The first day of summer in the United States is Sunday, June 20 and many people from coast to
coast are already questioning the possibility of a drought in their area as the season progresses.
According to NASA’s website, “Almost half of the United States is currently experiencing some
level of drought, and it is expected to worsen in upcoming months.”
Much of the problem centers around the western United States, predominantly California and
Nevada which saw two back-to-back dry winters causing some of the worst drought conditions
in the region in over 30 years.
According to Brad Pugh, a meteorologist with NOAA’s Climate Prediction Center, it’s important
to “remain aware of the current drought conditions from the U.S. Drought Monitor,” so you
know the severity and restrictions in your area.
Since the year 2000, the U.S. Drought Monitor (USDM) has been updated weekly – by location –
providing the intensity of drought conditions across the country.
According to Drought.gov, “Each week, drought experts consider how recent precipitation totals
across the country compared to their long-term averages. They check variables including
temperatures, soil moisture, water levels in streams and lakes, snow cover, and meltwater
runoff. Experts also check whether areas are showing drought impacts such as water shortages
and business interruptions. Based on dozens of indicators, experts make their best judgments of
regional-scale drought conditions, and then check their assessments with experts in the field
before publishing weekly drought maps.”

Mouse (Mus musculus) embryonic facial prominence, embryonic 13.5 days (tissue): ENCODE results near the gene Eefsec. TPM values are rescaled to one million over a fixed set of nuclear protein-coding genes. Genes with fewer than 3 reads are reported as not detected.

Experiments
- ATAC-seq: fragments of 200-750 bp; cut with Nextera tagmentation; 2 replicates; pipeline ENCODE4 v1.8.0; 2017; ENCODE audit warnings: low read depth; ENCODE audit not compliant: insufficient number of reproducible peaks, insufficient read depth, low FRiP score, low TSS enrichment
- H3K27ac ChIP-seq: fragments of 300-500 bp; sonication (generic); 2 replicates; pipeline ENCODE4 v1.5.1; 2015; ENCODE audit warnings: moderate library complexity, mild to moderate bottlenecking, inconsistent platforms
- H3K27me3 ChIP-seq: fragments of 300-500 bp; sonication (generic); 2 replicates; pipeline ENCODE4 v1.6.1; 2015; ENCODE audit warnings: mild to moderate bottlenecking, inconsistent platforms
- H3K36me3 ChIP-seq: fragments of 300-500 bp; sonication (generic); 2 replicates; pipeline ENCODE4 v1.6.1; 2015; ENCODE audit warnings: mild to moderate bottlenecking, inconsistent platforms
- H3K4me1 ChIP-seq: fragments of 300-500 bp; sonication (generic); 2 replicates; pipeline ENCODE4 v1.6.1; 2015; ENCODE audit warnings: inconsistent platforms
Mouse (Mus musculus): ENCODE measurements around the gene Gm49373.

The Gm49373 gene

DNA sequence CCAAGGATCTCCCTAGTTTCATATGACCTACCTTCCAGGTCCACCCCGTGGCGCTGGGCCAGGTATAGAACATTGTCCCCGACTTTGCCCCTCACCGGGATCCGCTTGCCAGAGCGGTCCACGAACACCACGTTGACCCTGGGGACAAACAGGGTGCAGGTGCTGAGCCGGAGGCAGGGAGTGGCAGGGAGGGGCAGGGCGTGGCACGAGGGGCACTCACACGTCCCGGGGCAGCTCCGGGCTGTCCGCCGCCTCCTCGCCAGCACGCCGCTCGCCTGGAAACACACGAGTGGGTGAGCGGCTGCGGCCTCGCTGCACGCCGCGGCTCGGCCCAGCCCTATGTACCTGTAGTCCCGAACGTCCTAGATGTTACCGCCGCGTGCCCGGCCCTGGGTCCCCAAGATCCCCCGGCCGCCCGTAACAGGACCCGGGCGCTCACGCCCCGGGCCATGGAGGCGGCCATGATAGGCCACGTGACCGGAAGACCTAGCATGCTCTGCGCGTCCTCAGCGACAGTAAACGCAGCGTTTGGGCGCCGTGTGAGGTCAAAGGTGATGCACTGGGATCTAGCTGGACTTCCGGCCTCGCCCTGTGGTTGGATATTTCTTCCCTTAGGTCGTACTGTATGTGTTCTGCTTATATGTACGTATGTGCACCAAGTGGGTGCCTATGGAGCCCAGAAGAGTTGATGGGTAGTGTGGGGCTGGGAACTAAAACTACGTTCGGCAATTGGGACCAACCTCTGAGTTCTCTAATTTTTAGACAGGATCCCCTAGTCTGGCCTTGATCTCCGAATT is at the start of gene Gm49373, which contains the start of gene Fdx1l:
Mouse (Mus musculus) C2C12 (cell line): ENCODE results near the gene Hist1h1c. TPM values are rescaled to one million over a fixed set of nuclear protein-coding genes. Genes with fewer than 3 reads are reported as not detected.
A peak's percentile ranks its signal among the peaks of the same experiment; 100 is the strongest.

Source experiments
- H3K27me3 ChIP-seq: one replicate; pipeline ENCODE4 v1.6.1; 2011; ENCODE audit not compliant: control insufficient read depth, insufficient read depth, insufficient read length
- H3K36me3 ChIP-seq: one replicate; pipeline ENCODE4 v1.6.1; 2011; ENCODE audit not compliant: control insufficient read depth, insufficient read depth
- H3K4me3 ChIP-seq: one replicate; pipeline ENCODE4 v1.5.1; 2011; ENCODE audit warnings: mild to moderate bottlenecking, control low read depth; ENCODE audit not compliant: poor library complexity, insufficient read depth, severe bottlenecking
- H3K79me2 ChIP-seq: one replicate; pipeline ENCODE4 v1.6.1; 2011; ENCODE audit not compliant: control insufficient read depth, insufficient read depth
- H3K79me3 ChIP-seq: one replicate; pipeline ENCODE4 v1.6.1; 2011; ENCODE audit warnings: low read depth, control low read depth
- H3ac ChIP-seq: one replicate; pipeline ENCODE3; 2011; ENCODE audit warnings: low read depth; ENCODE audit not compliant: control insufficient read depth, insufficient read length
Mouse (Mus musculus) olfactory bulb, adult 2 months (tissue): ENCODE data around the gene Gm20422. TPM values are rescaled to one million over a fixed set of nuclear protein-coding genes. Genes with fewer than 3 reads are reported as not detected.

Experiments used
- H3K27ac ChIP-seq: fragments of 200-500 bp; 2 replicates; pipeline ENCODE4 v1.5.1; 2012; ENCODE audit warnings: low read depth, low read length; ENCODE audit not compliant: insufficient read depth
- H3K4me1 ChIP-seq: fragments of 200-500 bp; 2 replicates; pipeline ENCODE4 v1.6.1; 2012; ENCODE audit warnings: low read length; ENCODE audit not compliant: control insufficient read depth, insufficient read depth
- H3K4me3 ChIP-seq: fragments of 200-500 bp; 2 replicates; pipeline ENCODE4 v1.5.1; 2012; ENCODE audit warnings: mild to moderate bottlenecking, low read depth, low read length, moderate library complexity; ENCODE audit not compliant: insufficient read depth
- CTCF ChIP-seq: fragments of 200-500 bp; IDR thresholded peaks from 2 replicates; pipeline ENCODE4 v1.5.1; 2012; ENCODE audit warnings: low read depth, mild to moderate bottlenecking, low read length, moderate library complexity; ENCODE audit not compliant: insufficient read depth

The U.S. Drought Monitor classifies drought conditions based on the following scale:
● D0 (Abnormally Dry)
● D1 (Moderate Drought)
● D2 (Severe Drought)
● D3 (Extreme Drought)
● D4 (Exceptional Drought)
For our valued SavATree customers, we’ve compiled that information by service zone below so
you can gain an understanding of the conditions in your area.
● Zone 1 – None to D0 (NY, PA & VA)
● Zone 2 – D0 (Cape Cod)
● Zone 3 – None to D0 and D1 (Southern FL)
● Zone 4 – D1 in MI, WI, IL & MN
● Zone 5 – D3 to D4 in UT & Western, CO
● Zone 6 – D3 to D4 in Western and Southern AZ
● Zone 7 – D1 to D4 in CA
It’s important that residents across the country take steps to limit and protect our nation’s
water supplies and many only require some minor changes. One of the main culprits for
homeowners during the summer months is often their lawn. Here are some helpful tips to help
limit water usage while still maintaining a beautiful, healthy lawn.
● Don’t overwater. Lawns typically need water every five to seven days come the summer
(depending on region). Remember, heavy rainfall could hydrate your lawn for up to two
weeks so be sure to turn off your automatic sprinklers to avoid wasting water.
● Inspect sprinkler heads and make sure they are working properly and not watering
sidewalks and driveways.
● If using manual sprinklers, set a timer to remind yourself to turn it off. A garden hose can
pour out 600 gallons of water in only a few hours.
● Don’t cut your grass too short. Raising the blade to its highest level encourages grass
roots to grow deeper while providing shade to reduce evaporation.
Throughout the summer, keep an eye on the U.S. Drought Monitor map for weekly information
on conditions in your area. The map can be found by visiting droughtmonitor.unl.edu. And for
questions on how to care for your lawn and trees during a drought, contact SavATree today.